In order to allow movement of pleural surfaces and prevent friction, the pleural space contains 5 to 15 mL of fluid which acts as a lubricant. An increase in the collection of fluid without drainage will result to pleural effusion.
Pleural effusion is the abnormal accumulation of fluid in the pleural space. It is rarely a primary disease process but is usually secondary to other diseases (Smeltzer, et al., 2010). It may be a complication of underlying conditions such as heart failure, TB, pneumonia, nephritic syndrome, connective tissue disease, pulmonary embolism, and neoplastic tumors.
What are the types of effusion?
The effusion is usually composed of clear fluid or it can either be bloody or purulent. A transudative effusion is a condition where filtrates of plasma that move across intact capillary walls. Usually, there is an alteration in the reabsorption of the pleural fluid and the pleural membranes remain normal. On the other hand, exudative effusion results from inflammation by bacterial products or tumors involving the pleural surfaces (Smeltzer, et al., 2010).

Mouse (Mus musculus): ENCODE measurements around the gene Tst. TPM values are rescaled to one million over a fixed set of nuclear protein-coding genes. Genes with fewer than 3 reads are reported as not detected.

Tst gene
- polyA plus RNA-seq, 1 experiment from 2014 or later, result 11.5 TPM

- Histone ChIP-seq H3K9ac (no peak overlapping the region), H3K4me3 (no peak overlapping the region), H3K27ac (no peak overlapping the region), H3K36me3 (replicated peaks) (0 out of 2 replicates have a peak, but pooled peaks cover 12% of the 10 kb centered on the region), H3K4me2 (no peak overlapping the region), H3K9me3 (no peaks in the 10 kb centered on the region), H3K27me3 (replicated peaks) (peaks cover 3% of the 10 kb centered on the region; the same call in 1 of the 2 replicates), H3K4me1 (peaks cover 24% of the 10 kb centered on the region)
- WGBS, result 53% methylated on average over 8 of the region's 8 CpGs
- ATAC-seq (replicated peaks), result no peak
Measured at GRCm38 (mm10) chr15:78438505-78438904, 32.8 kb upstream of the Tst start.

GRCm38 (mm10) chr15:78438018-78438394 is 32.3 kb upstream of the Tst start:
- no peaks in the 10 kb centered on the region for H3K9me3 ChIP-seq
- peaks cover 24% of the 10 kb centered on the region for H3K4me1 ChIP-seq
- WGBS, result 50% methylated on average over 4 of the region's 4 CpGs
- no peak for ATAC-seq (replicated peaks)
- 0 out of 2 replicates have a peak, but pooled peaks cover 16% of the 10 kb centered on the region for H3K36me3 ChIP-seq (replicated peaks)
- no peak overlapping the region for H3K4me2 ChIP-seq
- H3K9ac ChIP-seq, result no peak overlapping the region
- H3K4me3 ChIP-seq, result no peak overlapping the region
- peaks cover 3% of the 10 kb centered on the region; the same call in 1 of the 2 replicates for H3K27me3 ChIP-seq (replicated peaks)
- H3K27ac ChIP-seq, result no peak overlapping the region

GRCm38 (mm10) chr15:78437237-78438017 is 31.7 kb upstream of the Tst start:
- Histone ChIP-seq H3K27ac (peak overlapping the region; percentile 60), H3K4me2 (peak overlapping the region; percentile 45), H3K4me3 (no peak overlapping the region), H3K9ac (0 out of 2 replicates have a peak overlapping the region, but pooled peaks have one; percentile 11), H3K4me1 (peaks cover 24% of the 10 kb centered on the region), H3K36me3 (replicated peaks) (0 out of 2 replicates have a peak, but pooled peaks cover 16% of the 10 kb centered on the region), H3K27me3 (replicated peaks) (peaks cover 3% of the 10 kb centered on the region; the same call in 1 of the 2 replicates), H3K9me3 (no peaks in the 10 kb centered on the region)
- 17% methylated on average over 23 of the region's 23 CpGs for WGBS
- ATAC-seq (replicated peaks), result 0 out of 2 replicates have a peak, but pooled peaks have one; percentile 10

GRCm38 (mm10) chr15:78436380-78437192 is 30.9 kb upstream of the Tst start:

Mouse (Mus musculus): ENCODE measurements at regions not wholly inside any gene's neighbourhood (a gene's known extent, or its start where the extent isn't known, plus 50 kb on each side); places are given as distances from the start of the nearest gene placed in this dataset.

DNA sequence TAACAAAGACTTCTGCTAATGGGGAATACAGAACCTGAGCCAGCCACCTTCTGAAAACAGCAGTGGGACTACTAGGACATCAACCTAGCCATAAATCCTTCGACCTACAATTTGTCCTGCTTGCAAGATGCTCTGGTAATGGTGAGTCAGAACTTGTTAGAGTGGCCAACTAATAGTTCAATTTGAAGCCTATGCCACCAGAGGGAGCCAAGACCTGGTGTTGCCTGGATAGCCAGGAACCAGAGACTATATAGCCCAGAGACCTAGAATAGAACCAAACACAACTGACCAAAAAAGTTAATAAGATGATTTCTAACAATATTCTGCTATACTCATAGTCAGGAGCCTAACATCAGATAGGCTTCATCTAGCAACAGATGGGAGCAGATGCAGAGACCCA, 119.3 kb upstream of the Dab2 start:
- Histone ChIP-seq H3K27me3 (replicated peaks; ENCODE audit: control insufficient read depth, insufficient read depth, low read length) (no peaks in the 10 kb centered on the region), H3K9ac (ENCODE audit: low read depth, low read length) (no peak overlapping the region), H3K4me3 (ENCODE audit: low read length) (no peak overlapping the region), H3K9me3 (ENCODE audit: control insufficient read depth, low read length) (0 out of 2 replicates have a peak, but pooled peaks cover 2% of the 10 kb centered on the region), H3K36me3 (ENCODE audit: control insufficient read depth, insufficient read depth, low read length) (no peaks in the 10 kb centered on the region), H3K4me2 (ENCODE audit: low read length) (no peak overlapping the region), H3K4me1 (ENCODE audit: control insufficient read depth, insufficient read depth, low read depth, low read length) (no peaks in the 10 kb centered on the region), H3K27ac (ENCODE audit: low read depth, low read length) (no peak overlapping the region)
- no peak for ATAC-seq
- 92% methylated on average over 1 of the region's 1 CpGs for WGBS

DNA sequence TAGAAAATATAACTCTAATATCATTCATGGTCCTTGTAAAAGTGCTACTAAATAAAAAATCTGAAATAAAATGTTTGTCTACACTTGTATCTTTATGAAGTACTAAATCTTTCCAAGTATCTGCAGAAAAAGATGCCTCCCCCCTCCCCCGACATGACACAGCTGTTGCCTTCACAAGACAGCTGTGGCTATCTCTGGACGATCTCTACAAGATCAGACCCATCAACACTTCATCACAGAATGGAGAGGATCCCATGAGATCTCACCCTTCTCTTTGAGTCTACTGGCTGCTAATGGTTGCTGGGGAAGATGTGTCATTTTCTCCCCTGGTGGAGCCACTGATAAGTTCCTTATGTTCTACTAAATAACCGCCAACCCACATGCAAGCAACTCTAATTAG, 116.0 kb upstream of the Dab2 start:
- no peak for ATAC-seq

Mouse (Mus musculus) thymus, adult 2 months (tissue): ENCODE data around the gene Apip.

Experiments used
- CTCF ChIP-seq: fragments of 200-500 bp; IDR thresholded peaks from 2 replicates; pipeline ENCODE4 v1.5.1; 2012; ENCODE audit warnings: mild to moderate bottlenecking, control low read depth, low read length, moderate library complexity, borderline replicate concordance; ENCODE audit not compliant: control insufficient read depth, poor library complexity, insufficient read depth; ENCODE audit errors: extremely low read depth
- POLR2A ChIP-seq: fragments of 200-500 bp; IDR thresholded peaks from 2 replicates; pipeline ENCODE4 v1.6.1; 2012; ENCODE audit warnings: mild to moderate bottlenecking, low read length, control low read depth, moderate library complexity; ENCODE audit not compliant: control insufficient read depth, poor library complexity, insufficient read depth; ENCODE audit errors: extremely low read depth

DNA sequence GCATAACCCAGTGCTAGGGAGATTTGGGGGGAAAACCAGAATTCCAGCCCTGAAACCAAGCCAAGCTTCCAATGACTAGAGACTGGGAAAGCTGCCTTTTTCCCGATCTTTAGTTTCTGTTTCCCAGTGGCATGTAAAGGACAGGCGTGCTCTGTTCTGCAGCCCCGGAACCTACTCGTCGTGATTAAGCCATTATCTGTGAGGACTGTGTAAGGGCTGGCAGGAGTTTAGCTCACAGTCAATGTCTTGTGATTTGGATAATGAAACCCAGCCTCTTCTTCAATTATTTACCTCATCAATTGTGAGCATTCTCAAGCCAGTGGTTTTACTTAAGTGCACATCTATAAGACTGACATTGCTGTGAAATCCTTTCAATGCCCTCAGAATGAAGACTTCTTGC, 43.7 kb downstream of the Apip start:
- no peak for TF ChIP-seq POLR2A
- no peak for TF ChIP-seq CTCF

- Pleuritic pain that is sharp and increases with inspiration
- Dry nonproductive cough
- Dyspnea on exertion
- Decreased breath sounds
- Elevated temperature
Assessment and Diagnostic Findings
- Decreased or absent breath sounds and decreased fremitus upon physical examination
- Chest x-ray reveals pleural effusion and a mediastinal shift away from the fluid
- Bacterial culture of pleural fluid for presence of infection
- Identify and treat underlying cause.
- Thoracentesis is performed to evacuate fluid and as well as relieve dyspnea and respiratory distress.
- Once the condition does not respond and recurrent pleural effusion results, pleurodesis is prescribed. Pleurodesis involves instillation of a sclerosing ingredient into the pleural space via a thoracotomy tube.
Pleural Effusion Nursing Care Plan